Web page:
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(wheat), a genus of herbaceous plants of the family Gramineae.
The genus includes more than 20 wild and cultivated species belonging to three groups: diploids (einkorns), tetraploids (em-mers), and hexaploids (common wheats). The groups are distinguished from each other by the number of chromosomes in their somatic cells. The diploids include three wild species—T. boeoticum, T. thaoudar, and T. urartu —and two cultivated species— T. monococcum and T. sinskajae. The tetraploids include the wild species T. dicoccoides and T. araraticum; the cultivated tunicate-seeded species T. timopheevi, T. karamyschevii (T. palaeo-colchicum, T. georgicum), T. dicoccum, and T. ispahanicum; and the cultivated free-threshing species T. durum, T. turgidum, T. persicum (T. carthlicum), T. turanicum, T. aethiopicum, and T. polonicum. The hexaploids include the cultivated tunicate species T. macha, T. spelta, T. vavilovii, and T. zhukovskyi and the cultivated free-threshing species T. aestivum (T. vulgare), T. compactum, T. sphaerococcum, and T. petropavlovskyi. A number of synthetic octoploid Triticum have been created under laboratory conditions; they include T. fun-gicidum, T. soveticum, and T. cziczinii (T. agropyrotriticum).
On the basis of the type of awn, the color of the spike, the pubescence of the glumes, and the color of the awns and grains, Triticum species are divided into a great number of different types.
Wheat is grown on all the continents of the globe. However, only common, or bread, wheat (T. vulgare) and durum, or macaroni, wheat (T. durum) are widely distributed. The northern boundary of wheat cultivation is 66° N lat. (Sweden); experimental plantings are raised in the USSR to 76°44’ N lat. (Murmansk Oblast). The southern limits of cultivation are the southern borders of Australia, South America, and Africa. Wheat is primarily a steppe crop. It mainly occupies steppe and forest-steppe zones in Europe, prairies in North America, the pampas in South America (Argentina), and on plains and semidesert areas in Australia. Wheat is also grown in piedmont and mountain regions; there are plantings at 4,000 m above sea level.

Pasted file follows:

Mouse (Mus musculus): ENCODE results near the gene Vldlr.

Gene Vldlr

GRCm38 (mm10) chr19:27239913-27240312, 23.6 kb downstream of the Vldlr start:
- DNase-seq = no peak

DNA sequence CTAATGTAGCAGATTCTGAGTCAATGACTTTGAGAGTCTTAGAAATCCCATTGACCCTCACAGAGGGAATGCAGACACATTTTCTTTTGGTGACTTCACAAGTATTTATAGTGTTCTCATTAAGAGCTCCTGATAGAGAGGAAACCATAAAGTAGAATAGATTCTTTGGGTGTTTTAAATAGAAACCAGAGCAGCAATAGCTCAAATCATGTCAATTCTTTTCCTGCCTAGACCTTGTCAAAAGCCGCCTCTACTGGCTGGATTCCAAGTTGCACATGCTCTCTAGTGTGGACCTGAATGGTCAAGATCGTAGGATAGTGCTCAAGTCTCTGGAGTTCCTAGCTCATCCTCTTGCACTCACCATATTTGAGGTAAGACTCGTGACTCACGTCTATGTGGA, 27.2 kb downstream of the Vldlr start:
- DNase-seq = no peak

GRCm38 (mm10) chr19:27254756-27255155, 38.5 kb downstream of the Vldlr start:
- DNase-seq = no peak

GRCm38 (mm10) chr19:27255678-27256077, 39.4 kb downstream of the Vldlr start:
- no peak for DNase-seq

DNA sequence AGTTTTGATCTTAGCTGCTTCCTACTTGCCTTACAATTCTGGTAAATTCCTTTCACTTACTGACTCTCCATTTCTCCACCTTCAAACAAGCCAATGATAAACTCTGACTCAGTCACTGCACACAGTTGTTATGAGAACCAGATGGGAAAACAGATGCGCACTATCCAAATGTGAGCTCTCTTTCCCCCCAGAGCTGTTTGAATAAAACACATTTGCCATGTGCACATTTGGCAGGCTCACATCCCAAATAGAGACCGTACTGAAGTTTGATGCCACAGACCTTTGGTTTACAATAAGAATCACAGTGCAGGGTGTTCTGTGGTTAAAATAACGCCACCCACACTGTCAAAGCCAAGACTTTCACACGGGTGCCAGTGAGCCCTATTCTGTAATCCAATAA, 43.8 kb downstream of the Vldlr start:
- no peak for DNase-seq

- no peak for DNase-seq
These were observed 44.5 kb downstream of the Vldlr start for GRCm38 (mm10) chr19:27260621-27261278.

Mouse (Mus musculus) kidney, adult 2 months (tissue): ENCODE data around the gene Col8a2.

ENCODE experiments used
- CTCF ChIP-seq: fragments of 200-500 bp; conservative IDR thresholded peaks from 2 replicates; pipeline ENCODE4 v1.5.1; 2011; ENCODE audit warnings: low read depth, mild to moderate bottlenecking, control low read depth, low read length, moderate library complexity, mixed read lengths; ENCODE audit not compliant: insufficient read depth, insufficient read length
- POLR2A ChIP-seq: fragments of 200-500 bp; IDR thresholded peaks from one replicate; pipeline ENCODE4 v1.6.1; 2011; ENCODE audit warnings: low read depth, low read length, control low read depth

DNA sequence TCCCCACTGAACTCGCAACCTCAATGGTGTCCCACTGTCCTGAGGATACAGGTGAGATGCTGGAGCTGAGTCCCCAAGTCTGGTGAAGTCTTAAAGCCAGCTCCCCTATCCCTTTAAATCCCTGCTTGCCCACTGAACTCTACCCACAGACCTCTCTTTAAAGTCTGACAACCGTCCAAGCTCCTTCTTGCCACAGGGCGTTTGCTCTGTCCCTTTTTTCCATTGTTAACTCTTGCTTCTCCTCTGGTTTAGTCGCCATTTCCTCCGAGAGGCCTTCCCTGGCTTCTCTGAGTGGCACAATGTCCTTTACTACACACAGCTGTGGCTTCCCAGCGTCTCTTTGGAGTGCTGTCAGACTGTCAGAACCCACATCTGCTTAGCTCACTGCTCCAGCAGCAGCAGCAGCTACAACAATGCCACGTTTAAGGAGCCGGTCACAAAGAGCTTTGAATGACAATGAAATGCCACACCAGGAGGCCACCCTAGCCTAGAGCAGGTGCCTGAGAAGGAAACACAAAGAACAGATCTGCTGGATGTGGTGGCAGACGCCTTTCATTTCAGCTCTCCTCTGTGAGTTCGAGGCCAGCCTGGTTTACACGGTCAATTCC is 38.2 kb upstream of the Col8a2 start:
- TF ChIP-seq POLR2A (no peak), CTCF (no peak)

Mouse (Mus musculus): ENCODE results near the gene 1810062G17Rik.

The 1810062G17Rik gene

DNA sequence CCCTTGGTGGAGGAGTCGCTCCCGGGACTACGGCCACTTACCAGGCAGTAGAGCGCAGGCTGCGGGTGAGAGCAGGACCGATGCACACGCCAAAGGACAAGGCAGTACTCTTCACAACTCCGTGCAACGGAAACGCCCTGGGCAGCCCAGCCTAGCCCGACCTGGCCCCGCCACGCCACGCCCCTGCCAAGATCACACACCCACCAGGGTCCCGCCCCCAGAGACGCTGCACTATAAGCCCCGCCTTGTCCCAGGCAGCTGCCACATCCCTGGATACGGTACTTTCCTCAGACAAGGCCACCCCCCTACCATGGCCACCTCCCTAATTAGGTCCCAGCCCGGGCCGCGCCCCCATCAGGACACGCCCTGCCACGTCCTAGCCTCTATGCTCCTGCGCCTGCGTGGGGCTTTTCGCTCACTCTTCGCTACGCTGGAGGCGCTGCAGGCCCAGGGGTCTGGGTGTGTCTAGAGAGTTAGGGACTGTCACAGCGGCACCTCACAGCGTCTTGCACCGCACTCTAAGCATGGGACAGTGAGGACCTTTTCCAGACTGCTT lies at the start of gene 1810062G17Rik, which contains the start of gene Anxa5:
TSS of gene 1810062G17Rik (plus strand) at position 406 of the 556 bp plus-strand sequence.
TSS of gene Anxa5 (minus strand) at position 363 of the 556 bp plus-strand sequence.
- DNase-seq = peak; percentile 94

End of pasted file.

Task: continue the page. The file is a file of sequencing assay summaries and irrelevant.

Botanical description. The root system of the wheat plant is fibrous and develops in the upper (arable) stratum of the soil; some roots extend to a depth of 180 cm. The stem is a straw measuring 40 to 130 cm tall. Its height is determined by the plant’s resistance to lodging and is connected with yield. New high-yield varieties developed in Mexico, the USA, the USSR, and India, which are distinguished by a short (50–85 cm), rigid straw, excel long-stemmed varieties in yield. The color of the straw upon maturation is white, cream, golden yellow, or, in some species, violet. The leaf consists of a sheath that surrounds the stem and a linear leaf blade.
The inflorescence is a compound spike, whose shaft bears spikelets consisting of two glumes and three to five (rarely more) flowers between the glumes. The spike is usually spindle-shaped (most often found in common wheat), prismatic (in durum wheat), or club-shaped; in some species and forms the spike is branched. The spike and the awns are white, red, or black; in varieties with white and red spikes the awns may be black. Wheat is self-pollinated. In most species flowering is closed; however, open flowering characterizes diploid wheat. The fruit, a naked or tunicate caryopsis (usually called a grain), is oval, elliptic, ovate, elongate, or spherical. It has a longitudinal groove on the ventral side and most often is white or red (reddish brown). In consistency the grain may be mealy (common wheat) or glassy (durum wheat and better varieties of common wheat); 1,000 grains weigh 20–50 g (in some species and forms, 70 g or more).
Biological features. Wheat is an annual plant. Perennial forms have been developed through the hybridization of various species and genera. There are winter, spring, semiwinter, and winter-and-spring wheats. Winter wheat has two periods of active vegetation: in the fall, over a period of 45 to 50 days, the vegetative organs develop, and in the spring and summer, in the course of 75 to 100 days, the generative organs form and the plant yields a harvest. Spring wheat is planted in the spring or, in regions with mild winters, in the fall. Its vegetative period is 70 to 110 days.